Concurrent with this emphasis on the informational architecture of intracellular molecular networks, a new appreciation of the role of stochastic processes in decision making in biological systems has emerged. Efforts in this direction have developed analysis and simulation techniques; described the noise consequences of gene circuit structure; and have explored how stochastic processes may play a pivotal role in gene circuit functionality. However, the use of inherent noise as a gene circuit probe has been largely ignored. Stochastic fluctuations are a broad-spectrum input excitation, and the frequency-domain structure of the resulting output spectra reveal details about the underlying gene circuit structure and parameter values. In this talk I will describe the frequency-domain processing of stochastic fluctuations by genetic circuits, the measurement of the output noise spectral densities, and the use of these spectra to infer gene circuit structure and reaction rate constants.
A living cell is a noisy biochemical reactor in which low reactant concentrations lead to significant statistical fluctuations, or noise, in molecule numbers and reaction rates. This noise is often perceived as being undesirable and unpredictable. However, living systems are inherently noisy and are optimized to function in the presence of stochastic fluctuations. Some organisms can exploit noise to introduce diversity into a population. In contrast, stability against fluctuations is essential in case of a gene regulatory cascade controlling cell differentiation in a developing embryo. Stability in biological systems is often obtained by feedback regulation in the underlying regulatory network. In this talk I will address how biological systems can tune the balance between stability and noise at the level of a gene, cell, and cell community.
Cell-cell communication is a pervasive activity common to both single cell and multicellular organisms, and is used in coordinating cell behavior for a variety of tasks ranging from quorum sensing in bacteria to embryogenesis in mammalian cells. Engineering synthetic multicellular communication systems to exhibit desired functions will improve our quantitative understanding of naturally occurring cell-cell communication, and will also have biotechnology applications in areas such as biosensing, biomaterial fabrication, and tissue engineering. Here we will present theoretical and experimental results from three synthetic multicellular communication systems implemented in bacteria that have been programmed to exhibit unique coordinated cell behavior. The first system is the pulse generator where sender cells communicate to nearby receiver cells, which then respond with a transient burst of gene expression whose amplitude and duration depends on the distance from the senders. In the second system, receiver cells have been engineered to respond to cell-cell communication signals only within prespecified ranges. We will demonstrate how this system can be used to generate a variety of interesting spatial patterns. In the third system, cells have been engineered to "play" Conway's Game of Life, where cells live or die based on the density of their neighbors. This system exhibits complex global emergent behavior that arises from the interaction of cells based on simple local rules. In this talk, we will correlate experimental results from observing the behavior of these systems with our quantitative spatiotemporal models.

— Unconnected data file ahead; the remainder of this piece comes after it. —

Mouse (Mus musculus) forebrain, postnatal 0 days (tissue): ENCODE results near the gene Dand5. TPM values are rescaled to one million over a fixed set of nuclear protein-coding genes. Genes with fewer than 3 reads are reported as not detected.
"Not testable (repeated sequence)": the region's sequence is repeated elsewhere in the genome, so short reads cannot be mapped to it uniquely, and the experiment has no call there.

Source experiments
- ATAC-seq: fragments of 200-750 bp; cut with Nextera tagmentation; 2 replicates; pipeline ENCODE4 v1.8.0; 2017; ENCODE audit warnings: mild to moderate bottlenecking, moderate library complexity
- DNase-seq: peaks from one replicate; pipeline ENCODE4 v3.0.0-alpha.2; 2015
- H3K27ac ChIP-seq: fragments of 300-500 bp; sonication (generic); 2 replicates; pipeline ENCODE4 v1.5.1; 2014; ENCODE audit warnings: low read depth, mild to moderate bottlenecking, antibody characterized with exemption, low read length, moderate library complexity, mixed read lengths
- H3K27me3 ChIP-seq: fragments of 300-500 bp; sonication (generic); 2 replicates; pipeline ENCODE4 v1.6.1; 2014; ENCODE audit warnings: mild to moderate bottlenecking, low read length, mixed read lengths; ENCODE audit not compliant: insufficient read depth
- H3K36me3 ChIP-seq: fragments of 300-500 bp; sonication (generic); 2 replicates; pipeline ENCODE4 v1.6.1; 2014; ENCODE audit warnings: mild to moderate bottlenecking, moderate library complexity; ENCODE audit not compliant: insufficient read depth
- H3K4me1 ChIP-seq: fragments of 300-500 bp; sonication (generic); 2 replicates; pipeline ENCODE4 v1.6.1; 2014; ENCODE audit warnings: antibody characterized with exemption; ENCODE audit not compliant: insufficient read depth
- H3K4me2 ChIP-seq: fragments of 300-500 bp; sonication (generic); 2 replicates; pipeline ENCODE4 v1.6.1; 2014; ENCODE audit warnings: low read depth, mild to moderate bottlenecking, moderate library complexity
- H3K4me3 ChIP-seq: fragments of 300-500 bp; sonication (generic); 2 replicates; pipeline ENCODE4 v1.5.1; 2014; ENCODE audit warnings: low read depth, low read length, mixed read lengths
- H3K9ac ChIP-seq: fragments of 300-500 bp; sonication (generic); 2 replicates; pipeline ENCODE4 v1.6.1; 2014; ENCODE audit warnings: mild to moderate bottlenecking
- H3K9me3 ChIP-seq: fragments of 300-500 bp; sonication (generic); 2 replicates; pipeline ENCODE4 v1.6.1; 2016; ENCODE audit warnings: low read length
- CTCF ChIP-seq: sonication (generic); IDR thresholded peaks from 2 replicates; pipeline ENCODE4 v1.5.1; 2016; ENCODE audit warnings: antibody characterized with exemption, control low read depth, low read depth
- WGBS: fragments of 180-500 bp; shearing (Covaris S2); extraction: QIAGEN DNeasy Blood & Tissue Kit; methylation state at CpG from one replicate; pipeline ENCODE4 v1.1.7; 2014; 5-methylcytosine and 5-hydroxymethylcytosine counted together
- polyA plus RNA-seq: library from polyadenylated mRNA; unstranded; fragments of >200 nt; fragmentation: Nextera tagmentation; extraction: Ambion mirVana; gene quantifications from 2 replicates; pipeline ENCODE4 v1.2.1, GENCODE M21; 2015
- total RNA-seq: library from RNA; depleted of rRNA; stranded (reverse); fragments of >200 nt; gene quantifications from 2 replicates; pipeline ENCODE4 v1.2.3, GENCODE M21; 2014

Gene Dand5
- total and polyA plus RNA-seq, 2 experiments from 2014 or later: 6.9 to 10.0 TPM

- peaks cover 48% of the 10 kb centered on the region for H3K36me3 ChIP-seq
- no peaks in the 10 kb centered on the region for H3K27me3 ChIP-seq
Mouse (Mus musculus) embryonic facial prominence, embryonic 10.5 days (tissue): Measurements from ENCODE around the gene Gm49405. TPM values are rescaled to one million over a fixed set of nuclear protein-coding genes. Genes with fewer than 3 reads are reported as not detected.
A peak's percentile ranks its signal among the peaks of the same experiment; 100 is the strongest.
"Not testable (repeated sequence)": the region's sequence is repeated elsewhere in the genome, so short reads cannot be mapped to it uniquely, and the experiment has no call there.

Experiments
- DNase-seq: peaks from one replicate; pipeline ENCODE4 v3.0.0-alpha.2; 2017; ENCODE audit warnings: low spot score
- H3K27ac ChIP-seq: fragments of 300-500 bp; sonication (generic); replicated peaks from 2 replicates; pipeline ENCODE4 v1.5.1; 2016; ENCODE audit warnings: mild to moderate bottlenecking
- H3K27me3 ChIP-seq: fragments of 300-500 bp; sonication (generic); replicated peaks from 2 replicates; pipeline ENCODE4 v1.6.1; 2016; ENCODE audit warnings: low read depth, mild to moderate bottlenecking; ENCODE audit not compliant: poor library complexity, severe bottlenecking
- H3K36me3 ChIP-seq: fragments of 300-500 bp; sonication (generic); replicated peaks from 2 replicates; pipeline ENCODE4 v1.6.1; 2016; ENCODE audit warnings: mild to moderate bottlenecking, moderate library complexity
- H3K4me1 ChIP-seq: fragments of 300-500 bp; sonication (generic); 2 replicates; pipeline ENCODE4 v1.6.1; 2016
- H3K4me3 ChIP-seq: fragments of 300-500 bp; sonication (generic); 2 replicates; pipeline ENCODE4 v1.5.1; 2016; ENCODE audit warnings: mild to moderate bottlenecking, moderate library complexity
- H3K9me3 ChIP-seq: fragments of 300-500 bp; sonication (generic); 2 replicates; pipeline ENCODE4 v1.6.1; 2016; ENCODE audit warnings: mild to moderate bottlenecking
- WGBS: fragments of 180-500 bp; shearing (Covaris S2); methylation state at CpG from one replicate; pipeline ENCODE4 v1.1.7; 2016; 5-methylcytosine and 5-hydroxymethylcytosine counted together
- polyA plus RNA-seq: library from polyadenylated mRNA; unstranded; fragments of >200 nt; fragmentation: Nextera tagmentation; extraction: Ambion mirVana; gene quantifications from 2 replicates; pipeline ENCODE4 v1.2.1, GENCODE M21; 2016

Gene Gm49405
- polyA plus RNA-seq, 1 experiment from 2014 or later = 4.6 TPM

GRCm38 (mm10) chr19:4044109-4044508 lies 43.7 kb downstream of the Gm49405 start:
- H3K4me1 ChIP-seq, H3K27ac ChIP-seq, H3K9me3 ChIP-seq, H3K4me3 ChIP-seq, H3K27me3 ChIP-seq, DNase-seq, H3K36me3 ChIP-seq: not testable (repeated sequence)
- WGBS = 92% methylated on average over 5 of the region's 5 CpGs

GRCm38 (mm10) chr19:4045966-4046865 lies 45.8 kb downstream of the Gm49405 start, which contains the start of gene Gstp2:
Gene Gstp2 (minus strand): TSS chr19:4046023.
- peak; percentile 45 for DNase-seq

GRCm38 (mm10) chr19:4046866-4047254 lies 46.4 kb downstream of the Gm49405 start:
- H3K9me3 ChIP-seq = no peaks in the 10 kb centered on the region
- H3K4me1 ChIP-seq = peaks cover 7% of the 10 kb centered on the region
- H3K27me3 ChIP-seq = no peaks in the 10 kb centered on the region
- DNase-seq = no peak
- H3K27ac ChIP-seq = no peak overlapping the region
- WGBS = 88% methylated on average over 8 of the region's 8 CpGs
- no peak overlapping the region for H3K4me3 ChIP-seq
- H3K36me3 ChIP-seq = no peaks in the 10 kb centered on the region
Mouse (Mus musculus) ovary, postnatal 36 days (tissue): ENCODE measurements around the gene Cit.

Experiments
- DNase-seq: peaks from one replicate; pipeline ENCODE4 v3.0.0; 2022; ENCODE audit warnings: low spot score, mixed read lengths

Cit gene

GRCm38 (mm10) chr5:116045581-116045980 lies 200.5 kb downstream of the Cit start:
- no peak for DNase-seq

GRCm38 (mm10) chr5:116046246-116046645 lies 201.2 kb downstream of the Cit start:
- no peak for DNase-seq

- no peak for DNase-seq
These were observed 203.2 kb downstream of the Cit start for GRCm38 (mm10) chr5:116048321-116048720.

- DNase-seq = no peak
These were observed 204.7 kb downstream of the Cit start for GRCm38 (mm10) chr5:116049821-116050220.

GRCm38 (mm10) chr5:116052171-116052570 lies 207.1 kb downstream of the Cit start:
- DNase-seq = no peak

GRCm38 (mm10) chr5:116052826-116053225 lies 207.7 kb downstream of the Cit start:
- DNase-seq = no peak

De novo engineering of gene circuits inside cells has emerged as a powerful approach to decoding 'design principles' of biological systems. Such circuits are also of great interest for their potential applications in computation, engineering, and medicine. However, it has been challenging to realize predictable and robust circuit performance due to some major hurdles, such as noise in gene expression and cell-to-cell variation in phenotype. We address these issues by using cell-cell communication to coordinate cellular behavior across the population. To establish cell-cell communication, we take advantage of 'quorum sensing' systems that many bacteria use to detect and respond to changes in the cell density. As a prototype example, we have built and characterized a 'population control' circuit in bacterium E. coli. This circuit autonomously regulates the cell density using a negative feedback loop acting on the entire population. With the circuit, the cell density is broadcasted and detected by a quorum sensing system, which modulates the expression of a killer gene. The killer gene in turn regulates the cell density by controlling the death rate. Upon activation, the circuit will lead to a stable steady state or sustained oscillations in terms of cell density and gene expression. This circuit lays down the conceptual foundation to program interactions among multiple cell populations - essentially creating 'synthetic ecosystems' from well-characterized genetic modules.